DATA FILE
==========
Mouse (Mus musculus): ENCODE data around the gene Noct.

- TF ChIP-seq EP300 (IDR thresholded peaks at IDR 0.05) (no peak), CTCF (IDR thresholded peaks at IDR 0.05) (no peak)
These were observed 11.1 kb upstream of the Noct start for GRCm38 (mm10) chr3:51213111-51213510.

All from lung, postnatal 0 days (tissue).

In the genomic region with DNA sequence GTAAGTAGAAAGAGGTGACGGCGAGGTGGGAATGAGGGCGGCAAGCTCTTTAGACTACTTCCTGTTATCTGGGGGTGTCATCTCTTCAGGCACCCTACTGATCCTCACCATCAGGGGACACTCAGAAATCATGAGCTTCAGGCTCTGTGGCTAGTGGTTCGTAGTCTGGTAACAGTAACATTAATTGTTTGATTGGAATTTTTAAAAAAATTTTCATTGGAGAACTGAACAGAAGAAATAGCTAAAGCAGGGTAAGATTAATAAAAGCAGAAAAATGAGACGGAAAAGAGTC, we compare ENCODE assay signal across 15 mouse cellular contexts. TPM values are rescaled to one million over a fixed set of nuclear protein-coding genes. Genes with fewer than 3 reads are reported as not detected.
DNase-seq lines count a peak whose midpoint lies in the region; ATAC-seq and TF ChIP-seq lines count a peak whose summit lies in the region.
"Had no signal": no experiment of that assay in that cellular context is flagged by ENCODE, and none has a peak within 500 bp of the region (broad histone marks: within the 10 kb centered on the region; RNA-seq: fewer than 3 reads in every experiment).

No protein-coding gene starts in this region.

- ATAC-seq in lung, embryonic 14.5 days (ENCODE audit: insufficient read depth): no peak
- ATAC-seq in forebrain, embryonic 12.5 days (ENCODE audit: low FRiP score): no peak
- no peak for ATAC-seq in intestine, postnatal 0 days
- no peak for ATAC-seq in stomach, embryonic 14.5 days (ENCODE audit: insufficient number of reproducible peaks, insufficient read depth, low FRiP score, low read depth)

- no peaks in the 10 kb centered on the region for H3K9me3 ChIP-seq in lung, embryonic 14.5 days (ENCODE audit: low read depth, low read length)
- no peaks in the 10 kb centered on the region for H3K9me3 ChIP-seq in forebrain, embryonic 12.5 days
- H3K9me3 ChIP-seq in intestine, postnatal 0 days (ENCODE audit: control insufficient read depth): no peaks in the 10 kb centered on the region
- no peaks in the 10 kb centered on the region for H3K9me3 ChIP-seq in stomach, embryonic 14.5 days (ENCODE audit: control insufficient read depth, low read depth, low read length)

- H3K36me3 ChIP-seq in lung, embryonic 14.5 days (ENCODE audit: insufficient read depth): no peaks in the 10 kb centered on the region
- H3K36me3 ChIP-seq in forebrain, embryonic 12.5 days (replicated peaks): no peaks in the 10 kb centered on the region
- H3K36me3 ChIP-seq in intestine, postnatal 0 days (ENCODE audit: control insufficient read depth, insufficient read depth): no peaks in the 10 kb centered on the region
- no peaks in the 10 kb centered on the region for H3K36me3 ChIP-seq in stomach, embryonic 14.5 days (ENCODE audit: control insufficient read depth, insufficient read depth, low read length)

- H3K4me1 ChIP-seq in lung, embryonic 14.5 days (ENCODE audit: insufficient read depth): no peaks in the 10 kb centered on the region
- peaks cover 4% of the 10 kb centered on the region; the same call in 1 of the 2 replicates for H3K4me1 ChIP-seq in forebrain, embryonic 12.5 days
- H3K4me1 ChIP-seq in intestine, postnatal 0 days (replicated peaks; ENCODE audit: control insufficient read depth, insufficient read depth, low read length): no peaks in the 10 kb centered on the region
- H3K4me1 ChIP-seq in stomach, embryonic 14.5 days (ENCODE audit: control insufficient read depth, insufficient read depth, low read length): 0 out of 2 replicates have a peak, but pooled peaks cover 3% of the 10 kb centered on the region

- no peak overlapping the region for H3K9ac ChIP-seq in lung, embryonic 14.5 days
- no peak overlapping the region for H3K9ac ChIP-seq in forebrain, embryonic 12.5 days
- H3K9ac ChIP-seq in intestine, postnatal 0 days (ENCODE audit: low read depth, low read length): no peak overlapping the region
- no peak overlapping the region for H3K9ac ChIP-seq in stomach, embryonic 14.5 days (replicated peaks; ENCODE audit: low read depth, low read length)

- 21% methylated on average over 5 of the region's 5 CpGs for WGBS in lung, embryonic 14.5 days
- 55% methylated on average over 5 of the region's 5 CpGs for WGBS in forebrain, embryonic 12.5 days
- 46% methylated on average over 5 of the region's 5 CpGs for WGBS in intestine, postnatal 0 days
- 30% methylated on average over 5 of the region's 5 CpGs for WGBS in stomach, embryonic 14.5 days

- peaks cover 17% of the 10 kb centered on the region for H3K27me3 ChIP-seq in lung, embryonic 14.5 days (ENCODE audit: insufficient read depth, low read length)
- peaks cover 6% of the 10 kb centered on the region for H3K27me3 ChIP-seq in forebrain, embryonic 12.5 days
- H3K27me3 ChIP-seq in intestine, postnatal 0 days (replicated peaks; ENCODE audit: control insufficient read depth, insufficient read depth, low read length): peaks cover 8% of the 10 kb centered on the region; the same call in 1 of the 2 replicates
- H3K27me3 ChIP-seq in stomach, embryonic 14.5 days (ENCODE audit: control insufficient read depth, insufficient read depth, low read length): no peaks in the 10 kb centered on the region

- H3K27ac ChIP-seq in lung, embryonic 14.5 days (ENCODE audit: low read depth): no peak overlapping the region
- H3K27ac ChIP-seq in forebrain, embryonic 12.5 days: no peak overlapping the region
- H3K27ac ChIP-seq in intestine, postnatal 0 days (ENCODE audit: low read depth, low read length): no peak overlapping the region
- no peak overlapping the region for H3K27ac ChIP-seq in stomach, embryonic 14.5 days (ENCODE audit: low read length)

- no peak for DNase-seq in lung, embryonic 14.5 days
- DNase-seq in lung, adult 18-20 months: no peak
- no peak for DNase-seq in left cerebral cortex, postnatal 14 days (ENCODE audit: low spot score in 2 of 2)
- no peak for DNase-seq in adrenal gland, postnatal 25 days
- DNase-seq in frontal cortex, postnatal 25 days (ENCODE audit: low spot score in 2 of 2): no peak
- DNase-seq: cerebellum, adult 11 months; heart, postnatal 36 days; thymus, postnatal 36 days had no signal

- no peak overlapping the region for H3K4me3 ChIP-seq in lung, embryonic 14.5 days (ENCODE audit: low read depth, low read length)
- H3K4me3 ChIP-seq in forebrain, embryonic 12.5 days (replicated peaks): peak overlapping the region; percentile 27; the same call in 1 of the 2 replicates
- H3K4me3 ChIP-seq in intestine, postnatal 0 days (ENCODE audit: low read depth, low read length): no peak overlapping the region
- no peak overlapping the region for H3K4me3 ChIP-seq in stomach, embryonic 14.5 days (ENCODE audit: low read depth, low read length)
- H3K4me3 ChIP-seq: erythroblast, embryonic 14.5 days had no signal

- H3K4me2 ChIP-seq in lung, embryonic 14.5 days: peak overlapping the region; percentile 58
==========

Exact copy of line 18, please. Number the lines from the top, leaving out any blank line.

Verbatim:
- H3K36me3 ChIP-seq in forebrain, embryonic 12.5 days (replicated peaks): no peaks in the 10 kb centered on the region